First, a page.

Using coffee grounds as a compost soil amendment is environmentally and economically friendly, and it is advantageous for your garden plants. Coffee grounds lend essential minerals and nutrients, including phosphorus, potassium, calcium, magnesium, nitrogen, sulphur and copper. Adding coffee grounds is as easy as incorporating a commercial chemical aid, and it is something you (perhaps) already have inside your home. Coffee grounds can be tilled into the soil, applied directly on top, or diluted with water and sprayed as a liquid fertiliser.
Collect your coffee grounds. You will need a considerable amount of coffee grounds, so if you will be using your own coffee byproduct, begin its collection at least a month prior to your gardening date. To help you remember to save the used grounds, place an empty coffee can, bowl or bucket next to your coffee maker for easy collection. You can store a week's worth of grounds inside, and then transfer to an outside bucket. If you are not a coffee drinker, or wish to begin the fertilising immediately, visit a local coffee shop and ask for some used grounds for compost purposes. Starbucks, for example, gives away coffee grounds as part of a corporate environmental program.
Till the grounds into your soil. Till enough coffee grounds to reach 25 to 35 per cent of mineral soil volume (that is, aim for a 1:4 coffee-to-soil ratio). Coffee grounds can also be placed directly on top of the soil; the nutrient effects will still benefit the plant and soil. To maintain a healthy soil Ph level, consider mixing dried leaves, dead grass or mulch with the coffee grounds before sprinkling on top of the soil. Due to the acidity, topical application of coffee grounds also aids in warding off garden pests and diseases. The use of coffee grounds in or on the soil will have an immediate benefit (nitrogen release) as well as a long-term benefit of supplementing and stabilising the soil.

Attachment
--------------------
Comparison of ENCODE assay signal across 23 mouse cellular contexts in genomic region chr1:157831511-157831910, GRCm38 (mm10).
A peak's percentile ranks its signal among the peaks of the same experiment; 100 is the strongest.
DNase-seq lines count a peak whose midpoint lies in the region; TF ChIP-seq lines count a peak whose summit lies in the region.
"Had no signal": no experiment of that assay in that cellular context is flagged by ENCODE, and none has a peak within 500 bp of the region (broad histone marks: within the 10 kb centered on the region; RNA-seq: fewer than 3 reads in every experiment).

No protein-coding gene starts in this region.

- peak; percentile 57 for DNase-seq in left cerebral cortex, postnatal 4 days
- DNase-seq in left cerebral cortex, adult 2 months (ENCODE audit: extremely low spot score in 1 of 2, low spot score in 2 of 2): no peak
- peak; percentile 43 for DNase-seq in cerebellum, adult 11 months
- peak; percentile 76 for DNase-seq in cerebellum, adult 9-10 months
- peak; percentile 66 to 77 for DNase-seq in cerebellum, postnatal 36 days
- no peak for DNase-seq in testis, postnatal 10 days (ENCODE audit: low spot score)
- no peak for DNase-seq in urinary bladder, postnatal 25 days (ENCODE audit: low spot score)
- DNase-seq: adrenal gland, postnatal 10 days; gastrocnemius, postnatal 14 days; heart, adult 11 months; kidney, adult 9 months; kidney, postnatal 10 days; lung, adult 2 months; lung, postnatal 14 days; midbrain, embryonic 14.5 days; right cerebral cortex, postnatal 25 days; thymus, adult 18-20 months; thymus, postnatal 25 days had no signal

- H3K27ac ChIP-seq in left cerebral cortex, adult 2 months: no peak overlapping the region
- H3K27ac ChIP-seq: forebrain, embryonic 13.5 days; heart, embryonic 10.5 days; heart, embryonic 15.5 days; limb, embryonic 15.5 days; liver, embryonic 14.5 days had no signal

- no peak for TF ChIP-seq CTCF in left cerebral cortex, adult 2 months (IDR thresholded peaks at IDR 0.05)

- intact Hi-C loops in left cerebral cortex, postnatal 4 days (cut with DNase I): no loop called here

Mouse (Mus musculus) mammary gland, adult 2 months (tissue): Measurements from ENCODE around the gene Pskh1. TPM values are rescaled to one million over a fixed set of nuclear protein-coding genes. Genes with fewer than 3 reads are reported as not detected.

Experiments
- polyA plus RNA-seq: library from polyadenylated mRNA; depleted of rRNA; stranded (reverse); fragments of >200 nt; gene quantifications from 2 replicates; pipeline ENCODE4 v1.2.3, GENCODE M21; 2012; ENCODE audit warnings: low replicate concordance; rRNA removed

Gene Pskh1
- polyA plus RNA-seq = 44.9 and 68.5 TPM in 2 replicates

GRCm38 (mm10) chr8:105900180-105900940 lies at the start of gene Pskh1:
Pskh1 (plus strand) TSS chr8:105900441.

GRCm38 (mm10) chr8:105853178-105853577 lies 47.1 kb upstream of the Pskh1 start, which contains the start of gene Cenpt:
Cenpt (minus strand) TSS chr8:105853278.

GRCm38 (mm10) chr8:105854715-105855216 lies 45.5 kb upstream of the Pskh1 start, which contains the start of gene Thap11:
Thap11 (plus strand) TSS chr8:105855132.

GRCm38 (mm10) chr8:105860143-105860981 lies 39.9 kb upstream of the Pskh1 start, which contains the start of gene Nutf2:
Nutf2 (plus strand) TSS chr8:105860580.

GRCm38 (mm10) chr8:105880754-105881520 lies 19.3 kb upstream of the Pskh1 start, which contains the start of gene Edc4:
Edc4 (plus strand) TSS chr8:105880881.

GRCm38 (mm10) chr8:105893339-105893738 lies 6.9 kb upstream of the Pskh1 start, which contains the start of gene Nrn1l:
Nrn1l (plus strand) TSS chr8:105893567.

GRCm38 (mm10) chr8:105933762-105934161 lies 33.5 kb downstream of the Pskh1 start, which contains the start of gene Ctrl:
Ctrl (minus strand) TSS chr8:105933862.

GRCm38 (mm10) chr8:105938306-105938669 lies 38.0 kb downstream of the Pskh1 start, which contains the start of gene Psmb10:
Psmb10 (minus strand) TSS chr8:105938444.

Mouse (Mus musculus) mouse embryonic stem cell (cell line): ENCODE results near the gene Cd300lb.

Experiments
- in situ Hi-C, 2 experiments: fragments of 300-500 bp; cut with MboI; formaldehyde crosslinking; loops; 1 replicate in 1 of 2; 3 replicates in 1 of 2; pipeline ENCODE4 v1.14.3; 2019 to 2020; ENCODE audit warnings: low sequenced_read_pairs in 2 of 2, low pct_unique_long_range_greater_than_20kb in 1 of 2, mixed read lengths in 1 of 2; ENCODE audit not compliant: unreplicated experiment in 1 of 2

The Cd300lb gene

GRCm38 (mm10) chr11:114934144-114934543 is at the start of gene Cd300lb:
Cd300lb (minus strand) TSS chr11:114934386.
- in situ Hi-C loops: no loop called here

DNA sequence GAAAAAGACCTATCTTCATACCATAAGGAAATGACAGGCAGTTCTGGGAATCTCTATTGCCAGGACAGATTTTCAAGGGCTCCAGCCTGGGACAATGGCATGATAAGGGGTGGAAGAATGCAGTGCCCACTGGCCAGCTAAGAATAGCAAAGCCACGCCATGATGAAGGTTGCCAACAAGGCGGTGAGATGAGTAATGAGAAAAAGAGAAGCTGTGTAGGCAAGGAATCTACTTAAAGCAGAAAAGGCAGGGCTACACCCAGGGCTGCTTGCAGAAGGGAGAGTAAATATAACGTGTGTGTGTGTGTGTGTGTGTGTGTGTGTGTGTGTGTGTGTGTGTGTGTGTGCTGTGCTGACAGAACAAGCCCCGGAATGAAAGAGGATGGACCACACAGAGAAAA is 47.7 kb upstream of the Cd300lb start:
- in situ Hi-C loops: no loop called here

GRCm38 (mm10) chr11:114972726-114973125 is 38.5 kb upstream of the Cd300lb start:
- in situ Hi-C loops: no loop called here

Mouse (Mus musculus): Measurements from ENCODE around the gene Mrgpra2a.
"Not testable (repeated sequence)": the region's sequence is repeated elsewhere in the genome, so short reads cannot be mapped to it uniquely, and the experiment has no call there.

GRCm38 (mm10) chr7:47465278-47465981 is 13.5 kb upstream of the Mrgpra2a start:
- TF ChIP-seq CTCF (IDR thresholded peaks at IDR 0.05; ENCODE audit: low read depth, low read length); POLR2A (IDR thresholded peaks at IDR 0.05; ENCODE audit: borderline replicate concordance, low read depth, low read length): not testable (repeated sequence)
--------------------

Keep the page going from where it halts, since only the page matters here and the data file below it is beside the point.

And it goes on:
Dilute coffee grounds with water in a fertiliser spray bottle and spray the soil as you would if using a commercially purchased liquid fertiliser. This is particularly useful for indoor plants, and leaves a nice bistro-smell as opposed to chemical spray.
Mix coffee grounds with compost or in worm bin soil to create homemade fertiliser. You can add coffee grounds to your compost pile or worm bins to create a nutrient-rich fertiliser that can then be added to your garden soil. Coffee grounds are high in nitrogen, which means they will generate heat in the pile and allow for faster composting. When adding grounds to compost, take care to not overpower the mix; use a 25 per cent volume ratio. Coffee grounds are very acidic; to counterbalance this acidity in your compost pile, consider adding 1 or 2 teaspoons of lime to the pile.